Programme will be fully borne by Railtrack's shareholders.

It will also be necessary to take account through a
further interim review the longer term implications, both
direct and indirect, for the necessary levels of efficient
costs that Railtrack must incur over the entire five year
control period. The Regulator's statement of today
summarises likely areas to be covered in such a review
which might include:

- changes to maintenance and renewal activity and,
therefore, efficient capital and operating expenditure
requirements, particularly on track;

- any implications for the achievable rates of improvement
in operational performance, efficiency, and possession costs;


- any other effects such as necessary and appropriate
changes to wider asset management policies triggered in whole
or in part by the events of Hatfield; and

- any implications for Railtrack's revenue requirements,
for the associated level of track access charges over the
second control period and for the value of the Regulatory
Asset Base (RAB) at the end of that period

It would be for Railtrack to demonstrate that such
increases in total costs were material and would make it
unduly difficult for the company to finance its activities.
It is anticipated that it would take in excess of 12 months
for the detailed analysis and support for an interim review
request to be produced.

Current Priorities
------------------

Quite separately, the Board recognises that
Railtrack has much to do to re-establish its reputation in
the eyes of its customers and the travelling public. It is
committed to doing everything that is required to achieve
this. Steve Marshall, Chief Executive, said: 'Safety will
always be our No. 1 priority, but customer service and cost
efficiency are also critical indicators of success - these
are not optional extras'.

Among Railtrack's current operational priorities
are:

- Progress on safety critical schemes across the network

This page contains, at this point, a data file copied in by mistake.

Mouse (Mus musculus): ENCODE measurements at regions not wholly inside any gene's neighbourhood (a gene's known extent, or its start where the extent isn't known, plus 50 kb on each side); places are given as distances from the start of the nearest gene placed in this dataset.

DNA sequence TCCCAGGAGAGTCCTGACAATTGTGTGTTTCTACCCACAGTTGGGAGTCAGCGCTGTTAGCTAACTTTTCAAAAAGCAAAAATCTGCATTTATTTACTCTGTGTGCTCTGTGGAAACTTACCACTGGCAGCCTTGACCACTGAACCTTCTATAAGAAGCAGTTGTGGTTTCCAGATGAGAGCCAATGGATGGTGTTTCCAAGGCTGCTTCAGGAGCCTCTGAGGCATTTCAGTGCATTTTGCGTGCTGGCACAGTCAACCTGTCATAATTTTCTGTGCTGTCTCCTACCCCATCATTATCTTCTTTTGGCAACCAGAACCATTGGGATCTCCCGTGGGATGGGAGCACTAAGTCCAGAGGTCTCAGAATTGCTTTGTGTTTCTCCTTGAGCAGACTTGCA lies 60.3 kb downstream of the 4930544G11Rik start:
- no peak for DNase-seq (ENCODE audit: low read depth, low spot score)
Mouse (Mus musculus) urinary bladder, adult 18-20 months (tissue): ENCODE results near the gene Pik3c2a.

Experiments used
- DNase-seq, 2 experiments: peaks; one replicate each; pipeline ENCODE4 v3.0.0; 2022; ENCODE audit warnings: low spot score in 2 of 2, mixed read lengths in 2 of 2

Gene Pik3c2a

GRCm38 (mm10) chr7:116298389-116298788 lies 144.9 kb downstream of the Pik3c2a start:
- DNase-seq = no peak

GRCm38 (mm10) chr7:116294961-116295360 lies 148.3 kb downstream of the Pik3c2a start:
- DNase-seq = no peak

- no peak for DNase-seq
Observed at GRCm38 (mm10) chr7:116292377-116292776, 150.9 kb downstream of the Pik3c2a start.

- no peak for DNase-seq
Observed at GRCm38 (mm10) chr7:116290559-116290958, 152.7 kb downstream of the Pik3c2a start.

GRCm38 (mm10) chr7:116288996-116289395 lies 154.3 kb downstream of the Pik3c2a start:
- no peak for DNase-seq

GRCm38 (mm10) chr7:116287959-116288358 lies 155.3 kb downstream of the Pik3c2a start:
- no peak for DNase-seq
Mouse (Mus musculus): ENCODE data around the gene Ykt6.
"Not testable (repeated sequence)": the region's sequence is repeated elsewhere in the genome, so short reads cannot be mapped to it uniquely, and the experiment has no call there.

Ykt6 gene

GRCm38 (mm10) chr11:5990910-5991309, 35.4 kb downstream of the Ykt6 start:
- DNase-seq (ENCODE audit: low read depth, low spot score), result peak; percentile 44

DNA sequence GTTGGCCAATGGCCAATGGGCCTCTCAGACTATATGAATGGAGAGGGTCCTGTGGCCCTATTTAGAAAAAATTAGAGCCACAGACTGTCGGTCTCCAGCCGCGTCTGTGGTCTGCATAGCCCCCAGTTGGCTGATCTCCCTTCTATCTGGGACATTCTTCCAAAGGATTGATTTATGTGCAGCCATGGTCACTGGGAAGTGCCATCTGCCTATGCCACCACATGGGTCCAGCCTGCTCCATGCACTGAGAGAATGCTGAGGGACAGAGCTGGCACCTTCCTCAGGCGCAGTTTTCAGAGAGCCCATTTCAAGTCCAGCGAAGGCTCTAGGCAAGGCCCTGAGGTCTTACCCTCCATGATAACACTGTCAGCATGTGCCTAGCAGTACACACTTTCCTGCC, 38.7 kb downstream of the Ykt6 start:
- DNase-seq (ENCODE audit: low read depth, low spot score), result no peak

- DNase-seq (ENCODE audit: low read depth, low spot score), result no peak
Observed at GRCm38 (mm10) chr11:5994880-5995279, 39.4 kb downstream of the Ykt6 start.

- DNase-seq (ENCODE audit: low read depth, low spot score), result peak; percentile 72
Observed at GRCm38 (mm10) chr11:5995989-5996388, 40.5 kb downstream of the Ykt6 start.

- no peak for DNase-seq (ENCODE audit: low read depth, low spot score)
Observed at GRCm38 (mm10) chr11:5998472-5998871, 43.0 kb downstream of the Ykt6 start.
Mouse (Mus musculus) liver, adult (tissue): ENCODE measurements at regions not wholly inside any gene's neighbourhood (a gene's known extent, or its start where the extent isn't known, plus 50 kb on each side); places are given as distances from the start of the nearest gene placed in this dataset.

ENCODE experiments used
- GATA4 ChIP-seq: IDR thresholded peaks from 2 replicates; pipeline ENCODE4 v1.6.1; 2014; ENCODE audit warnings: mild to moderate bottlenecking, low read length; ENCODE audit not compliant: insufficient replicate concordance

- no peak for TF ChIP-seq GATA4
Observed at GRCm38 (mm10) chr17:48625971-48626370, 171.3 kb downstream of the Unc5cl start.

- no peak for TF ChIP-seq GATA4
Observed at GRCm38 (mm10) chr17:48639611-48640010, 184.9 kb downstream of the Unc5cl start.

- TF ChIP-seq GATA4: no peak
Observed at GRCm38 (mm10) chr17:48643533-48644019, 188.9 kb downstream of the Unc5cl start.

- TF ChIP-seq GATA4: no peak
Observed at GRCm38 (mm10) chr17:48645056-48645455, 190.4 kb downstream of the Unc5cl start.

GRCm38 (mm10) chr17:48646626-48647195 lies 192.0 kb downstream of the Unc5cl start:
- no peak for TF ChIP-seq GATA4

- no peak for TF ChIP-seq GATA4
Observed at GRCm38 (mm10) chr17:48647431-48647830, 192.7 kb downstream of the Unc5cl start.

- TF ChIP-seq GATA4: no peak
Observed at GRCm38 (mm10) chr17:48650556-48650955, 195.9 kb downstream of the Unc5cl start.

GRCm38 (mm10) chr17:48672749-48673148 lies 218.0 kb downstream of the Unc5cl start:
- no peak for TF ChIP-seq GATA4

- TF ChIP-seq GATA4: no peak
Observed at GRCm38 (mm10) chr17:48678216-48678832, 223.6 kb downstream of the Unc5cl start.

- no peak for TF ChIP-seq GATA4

such as TPWS.

- Continued delivery and completion of the National
Recovery Plan

- Re-assess how we manage our network to higher standards
of service and reliability, particularly in the light of
lessons learned from Hatfield.

- Delivering major network upgrades including West Coast
Main Line and Channel Tunnel Rail Link

In addition, the acceptance of the Regulatory review
carries with it a set of very challenging requirements which
the management team must address. In particular:

* Renewal and Maintenance spend:

The Regulator has allowed £1 billion less than Railtrack
estimated in its August presentation would be needed for
maintenance and renewals on the network over the next five
years, excluding West Coast modernisation. The review
requires Railtrack to deliver its maintenance and renewals
programme during the next five years at broadly the same cost
as it has in the last five.

* Performance:

Railtrack has committed to improve performance by 2.5%
in each of the next five years. However, the proposed
opening performance benchmark does not reflect where
Railtrack's performance would be in April 2001 even excluding
the impact of the Hatfield accident. The large gap between
the Regulator's assumptions and actual 2001 performance
could, in Railtrack's view, lead to it making performance
related compensation payments of at least £300 million over
the next five year period.

* Efficiencies:

Railtrack is committed to further improving the efficiency of
its operations. The Regulator's target of a 17% reduction in
total costs over the five-year period remains highly
challenging given the scale of our agenda and the need to
improve safety, outputs and accommodate growth and investment
on the network. It is unlikely that any efficiencies will be
achieved in the current year, in the light of the Hatfield
accident.



The Regulator's statement explains how the proposed
interim review process may be used to account for possible
longer term implications of Hatfield.

Steve Marshall, Chief Executive, commented: 'The £600
million cost of Hatfield will be borne by Railtrack. We are
accepting the regulatory review which remains very
challenging. We need to resolve the issue over the timing of
our revenues and we welcome the fact that there are now
processes in place to deal with this.

'Through the National Recovery Programme, services are
progressively improving. Although there still remain
significant challenges ahead we are fully committed to
delivering the safe, reliable and efficient network that our
train operator customers, their passengers and users expect.'




For more information please contact the Railtrack press office
on 0207 557 8292.
All recent press releases can be found on the Railtrack web
site www.railtrack.co.uk/corporate


Railhub Archive ::: 2001-01-15 RTK-001